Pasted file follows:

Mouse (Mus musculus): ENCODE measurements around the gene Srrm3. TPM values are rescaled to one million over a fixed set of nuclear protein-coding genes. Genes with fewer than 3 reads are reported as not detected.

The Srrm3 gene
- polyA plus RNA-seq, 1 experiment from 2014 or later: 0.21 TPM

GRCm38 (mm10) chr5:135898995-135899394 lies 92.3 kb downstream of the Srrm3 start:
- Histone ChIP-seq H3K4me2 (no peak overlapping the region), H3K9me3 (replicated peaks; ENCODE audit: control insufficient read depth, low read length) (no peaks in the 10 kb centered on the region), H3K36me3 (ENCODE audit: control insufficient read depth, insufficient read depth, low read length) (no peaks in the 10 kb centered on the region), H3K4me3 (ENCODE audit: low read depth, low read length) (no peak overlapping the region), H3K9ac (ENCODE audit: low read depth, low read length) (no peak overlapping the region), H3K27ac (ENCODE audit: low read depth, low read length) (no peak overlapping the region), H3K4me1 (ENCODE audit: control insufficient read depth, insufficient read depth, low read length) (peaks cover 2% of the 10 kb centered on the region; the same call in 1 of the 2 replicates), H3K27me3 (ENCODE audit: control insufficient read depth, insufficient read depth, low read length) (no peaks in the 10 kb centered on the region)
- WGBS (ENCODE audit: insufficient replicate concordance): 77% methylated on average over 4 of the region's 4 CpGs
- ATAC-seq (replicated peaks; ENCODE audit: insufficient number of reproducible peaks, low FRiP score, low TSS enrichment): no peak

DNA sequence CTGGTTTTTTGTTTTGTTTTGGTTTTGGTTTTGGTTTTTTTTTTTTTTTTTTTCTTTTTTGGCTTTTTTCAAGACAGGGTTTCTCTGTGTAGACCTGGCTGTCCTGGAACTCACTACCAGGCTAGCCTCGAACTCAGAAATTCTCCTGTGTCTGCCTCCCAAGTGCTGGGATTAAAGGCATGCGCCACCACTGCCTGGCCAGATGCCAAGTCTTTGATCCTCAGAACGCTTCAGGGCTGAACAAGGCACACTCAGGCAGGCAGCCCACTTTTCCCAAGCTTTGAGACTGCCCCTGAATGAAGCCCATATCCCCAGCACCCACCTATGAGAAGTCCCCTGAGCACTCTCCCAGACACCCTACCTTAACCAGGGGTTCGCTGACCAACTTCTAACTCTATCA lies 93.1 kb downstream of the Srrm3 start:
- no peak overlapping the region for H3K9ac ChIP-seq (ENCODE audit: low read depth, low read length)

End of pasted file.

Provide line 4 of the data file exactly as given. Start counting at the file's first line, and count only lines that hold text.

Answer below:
GRCm38 (mm10) chr5:135898995-135899394 lies 92.3 kb downstream of the Srrm3 start: